Hepatitis C’s Extrahepatic Complications: A Continuing Health Challenge Despite Advancements in Antiviral Therapies

Hepatitis C, a major health concern caused by the hepatitis C virus, leads to liver cancer and organ damage-related deaths. Despite advancements in antiviral therapies, a significant disease burden persists, with around one-third of patients suffering from extrahepatic manifestations like mixed cryoglobulinemia, diabetes, and cardiovascular diseases. These complications, which extend beyond liver-related issues, complicate treatment, impacting morbidity, quality of life, and economic costs. Although direct-acting antiviral agents (DAAs) have significantly improved cure rates and reduced the severity of these complications, they still remain a substantial concern.

These extrahepatic manifestations affect various organ systems, increasing mortality and healthcare costs while decreasing the quality of life. Hepatitis C primarily targets hepatocytes but can affect other tissues and organs, influencing metabolic functions and immune responses. Treatment with DAAs has significantly lowered the incidence of these complications and associated healthcare expenditures. However, about 38% of patients with chronic hepatitis C will develop at least one extrahepatic condition, highlighting the need for ongoing research and monitoring to manage and understand these complex interactions.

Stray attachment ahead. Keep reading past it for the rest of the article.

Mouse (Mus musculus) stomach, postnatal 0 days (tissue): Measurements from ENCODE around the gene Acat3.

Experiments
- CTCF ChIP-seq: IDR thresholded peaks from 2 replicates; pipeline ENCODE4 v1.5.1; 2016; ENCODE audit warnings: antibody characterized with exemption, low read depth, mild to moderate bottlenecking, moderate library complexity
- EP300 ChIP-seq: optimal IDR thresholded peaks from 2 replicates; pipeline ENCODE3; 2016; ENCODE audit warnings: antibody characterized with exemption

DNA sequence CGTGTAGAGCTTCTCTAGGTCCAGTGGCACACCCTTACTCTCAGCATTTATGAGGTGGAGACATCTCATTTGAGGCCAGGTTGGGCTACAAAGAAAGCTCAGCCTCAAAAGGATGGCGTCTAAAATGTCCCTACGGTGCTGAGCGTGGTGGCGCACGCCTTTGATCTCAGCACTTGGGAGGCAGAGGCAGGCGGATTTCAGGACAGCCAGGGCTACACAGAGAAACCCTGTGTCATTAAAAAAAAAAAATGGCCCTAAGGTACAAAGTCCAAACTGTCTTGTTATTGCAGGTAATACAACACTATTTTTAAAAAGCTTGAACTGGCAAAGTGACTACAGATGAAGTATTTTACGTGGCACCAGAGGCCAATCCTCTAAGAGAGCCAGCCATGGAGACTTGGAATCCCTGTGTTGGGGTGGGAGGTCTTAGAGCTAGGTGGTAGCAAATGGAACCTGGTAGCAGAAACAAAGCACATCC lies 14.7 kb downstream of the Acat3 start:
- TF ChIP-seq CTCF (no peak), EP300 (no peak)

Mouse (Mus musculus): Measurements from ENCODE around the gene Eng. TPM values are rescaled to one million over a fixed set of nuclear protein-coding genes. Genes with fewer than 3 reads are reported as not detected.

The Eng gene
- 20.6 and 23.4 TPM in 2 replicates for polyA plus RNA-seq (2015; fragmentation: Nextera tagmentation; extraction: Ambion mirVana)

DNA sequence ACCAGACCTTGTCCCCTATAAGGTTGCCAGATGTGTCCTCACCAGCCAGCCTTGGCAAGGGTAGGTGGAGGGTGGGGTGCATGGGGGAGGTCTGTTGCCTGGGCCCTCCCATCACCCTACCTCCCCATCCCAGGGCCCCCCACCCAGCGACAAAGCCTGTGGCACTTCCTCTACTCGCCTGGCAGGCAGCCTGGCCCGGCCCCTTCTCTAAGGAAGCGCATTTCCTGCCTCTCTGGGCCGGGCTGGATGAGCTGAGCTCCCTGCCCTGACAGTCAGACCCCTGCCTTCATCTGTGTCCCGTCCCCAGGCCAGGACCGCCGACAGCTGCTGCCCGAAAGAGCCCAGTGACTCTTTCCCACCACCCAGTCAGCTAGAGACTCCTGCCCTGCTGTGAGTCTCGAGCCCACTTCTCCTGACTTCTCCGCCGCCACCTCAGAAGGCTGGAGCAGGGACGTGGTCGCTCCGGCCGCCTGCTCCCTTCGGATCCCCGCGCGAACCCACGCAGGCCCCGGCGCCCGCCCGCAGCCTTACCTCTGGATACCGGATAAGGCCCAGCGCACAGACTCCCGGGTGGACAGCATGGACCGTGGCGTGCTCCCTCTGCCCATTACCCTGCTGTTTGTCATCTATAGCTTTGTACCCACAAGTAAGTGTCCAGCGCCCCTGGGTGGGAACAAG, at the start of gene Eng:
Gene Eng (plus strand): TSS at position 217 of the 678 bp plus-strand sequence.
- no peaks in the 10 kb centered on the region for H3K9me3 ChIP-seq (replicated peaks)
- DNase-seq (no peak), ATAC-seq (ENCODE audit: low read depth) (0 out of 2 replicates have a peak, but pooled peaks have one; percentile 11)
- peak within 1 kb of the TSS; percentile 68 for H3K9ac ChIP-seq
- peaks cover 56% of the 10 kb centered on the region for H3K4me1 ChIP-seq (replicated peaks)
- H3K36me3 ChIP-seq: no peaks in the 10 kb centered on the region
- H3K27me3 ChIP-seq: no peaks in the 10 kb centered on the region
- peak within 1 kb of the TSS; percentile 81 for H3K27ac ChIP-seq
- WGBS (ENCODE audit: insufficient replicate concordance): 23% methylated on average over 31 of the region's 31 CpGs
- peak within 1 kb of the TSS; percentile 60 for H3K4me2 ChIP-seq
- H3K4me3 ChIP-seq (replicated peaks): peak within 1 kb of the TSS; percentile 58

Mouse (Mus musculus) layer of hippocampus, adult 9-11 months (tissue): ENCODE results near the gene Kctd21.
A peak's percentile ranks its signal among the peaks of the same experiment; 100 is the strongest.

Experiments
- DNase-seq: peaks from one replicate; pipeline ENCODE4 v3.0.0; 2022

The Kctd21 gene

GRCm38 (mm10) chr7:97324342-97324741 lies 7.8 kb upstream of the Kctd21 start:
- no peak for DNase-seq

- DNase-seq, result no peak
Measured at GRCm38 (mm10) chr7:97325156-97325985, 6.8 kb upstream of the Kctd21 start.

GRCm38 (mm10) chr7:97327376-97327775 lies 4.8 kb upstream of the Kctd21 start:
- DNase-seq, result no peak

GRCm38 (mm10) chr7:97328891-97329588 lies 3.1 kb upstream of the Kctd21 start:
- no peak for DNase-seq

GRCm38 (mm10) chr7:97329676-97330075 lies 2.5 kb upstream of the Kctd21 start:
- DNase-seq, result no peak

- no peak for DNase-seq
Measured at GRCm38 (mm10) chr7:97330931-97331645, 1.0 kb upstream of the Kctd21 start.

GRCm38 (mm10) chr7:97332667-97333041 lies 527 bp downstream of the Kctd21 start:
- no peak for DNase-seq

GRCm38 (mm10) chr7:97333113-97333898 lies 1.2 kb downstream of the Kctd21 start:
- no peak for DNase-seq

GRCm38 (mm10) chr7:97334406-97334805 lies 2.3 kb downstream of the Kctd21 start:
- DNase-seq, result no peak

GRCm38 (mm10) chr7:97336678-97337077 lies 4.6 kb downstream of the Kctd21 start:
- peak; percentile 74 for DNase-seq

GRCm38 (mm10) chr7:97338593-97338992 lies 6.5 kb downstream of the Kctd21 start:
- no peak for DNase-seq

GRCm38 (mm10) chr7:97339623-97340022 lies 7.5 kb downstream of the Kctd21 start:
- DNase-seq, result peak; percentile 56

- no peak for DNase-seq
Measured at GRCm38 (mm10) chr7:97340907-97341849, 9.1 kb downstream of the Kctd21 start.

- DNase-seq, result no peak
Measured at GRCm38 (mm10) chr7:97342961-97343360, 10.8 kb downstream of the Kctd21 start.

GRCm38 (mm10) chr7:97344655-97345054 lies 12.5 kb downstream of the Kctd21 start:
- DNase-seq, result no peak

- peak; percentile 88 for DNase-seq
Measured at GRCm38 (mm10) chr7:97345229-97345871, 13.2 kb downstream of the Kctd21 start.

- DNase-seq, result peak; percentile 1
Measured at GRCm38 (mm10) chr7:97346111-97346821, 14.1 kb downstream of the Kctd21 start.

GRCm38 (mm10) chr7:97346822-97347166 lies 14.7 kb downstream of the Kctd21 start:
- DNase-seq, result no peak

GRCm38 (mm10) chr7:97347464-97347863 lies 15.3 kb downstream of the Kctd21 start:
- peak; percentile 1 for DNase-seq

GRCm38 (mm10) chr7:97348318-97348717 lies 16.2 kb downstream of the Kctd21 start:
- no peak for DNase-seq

Reference: Songtanin B, Nugent K. Burden, Outcome, and Comorbidities of Extrahepatic Manifestations in Hepatitis C Virus Infection. Biology (Basel). 2022 Dec 22;12(1):23. doi: 10.3390/biology12010023. PMID: 36671716; PMCID: PMC9855523.

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